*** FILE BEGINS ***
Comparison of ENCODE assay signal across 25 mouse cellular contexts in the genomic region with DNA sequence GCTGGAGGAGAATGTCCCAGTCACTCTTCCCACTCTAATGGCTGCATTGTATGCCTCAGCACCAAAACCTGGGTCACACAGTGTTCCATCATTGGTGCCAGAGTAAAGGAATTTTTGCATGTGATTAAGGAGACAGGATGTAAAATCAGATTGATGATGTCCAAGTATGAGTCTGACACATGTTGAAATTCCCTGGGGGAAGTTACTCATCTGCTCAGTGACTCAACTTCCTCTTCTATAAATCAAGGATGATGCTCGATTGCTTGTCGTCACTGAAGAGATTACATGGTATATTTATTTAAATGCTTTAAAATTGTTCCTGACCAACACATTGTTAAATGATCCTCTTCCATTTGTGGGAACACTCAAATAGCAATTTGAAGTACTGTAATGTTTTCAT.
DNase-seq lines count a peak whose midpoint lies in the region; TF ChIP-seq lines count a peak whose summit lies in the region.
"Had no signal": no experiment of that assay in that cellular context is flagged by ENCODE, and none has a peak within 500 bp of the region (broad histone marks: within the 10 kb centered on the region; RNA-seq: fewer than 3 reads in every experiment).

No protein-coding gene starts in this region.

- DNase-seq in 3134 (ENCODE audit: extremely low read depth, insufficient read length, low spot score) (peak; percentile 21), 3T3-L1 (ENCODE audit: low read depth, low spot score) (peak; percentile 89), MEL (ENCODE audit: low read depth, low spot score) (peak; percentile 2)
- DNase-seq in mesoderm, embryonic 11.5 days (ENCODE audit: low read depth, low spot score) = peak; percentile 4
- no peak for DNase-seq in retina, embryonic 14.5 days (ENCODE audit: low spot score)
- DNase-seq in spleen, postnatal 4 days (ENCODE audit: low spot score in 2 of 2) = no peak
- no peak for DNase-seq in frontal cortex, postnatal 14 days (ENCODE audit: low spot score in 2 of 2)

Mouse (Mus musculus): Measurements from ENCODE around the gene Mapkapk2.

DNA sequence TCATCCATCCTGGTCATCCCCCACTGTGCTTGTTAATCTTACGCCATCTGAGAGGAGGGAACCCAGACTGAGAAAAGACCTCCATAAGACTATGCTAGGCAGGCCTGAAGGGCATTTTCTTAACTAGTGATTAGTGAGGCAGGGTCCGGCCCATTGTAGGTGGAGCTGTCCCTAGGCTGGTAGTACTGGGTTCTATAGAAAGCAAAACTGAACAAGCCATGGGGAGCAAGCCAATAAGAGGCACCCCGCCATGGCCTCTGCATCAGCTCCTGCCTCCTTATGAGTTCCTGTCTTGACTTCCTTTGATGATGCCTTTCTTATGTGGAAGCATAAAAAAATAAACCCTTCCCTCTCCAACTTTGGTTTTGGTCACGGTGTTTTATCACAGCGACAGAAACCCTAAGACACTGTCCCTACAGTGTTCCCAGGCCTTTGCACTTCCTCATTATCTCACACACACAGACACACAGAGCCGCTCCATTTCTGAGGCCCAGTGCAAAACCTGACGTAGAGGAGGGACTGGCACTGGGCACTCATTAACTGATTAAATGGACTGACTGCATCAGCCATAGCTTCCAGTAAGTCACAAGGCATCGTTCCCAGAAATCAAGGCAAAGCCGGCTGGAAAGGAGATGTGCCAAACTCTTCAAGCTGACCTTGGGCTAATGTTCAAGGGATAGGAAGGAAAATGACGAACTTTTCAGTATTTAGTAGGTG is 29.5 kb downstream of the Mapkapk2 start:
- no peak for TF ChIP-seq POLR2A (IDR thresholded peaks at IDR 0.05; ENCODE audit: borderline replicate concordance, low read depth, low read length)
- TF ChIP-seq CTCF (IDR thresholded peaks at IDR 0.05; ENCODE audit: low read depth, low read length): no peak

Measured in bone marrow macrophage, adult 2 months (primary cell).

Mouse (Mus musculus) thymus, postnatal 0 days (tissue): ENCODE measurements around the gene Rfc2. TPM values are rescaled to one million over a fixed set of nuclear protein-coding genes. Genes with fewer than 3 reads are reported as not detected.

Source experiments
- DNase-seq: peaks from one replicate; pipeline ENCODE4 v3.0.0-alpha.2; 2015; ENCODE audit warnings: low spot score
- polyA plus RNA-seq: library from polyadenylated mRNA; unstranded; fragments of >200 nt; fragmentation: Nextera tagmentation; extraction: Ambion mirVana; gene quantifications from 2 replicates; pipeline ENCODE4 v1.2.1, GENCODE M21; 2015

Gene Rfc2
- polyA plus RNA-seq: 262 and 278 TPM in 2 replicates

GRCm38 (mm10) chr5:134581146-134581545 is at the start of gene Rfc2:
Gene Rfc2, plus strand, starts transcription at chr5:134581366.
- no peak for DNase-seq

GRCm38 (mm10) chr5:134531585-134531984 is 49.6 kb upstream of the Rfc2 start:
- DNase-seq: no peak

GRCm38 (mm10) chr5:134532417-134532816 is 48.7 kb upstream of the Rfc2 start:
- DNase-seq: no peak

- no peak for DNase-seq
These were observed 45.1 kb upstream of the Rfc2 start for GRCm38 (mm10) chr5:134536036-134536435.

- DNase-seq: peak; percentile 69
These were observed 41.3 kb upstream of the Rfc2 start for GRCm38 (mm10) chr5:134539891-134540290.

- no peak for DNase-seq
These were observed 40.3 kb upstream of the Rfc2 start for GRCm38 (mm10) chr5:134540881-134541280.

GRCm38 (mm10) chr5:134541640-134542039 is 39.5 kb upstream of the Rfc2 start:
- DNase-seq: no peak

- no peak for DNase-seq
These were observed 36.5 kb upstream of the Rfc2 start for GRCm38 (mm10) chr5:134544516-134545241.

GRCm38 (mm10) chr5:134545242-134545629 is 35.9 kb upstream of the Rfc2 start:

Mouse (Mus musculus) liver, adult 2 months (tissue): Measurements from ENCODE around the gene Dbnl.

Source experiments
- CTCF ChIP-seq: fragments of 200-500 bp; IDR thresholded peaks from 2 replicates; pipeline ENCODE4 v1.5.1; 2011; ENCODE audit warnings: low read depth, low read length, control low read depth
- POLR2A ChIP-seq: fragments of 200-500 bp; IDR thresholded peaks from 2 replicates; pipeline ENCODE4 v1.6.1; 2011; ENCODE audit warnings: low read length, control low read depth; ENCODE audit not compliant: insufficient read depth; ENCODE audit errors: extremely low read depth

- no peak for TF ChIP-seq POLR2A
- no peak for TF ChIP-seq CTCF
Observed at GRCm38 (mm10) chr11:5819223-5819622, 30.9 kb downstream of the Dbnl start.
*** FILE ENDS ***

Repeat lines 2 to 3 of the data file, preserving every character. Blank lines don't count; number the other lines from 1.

DNase-seq lines count a peak whose midpoint lies in the region; TF ChIP-seq lines count a peak whose summit lies in the region.
"Had no signal": no experiment of that assay in that cellular context is flagged by ENCODE, and none has a peak within 500 bp of the region (broad histone marks: within the 10 kb centered on the region; RNA-seq: fewer than 3 reads in every experiment).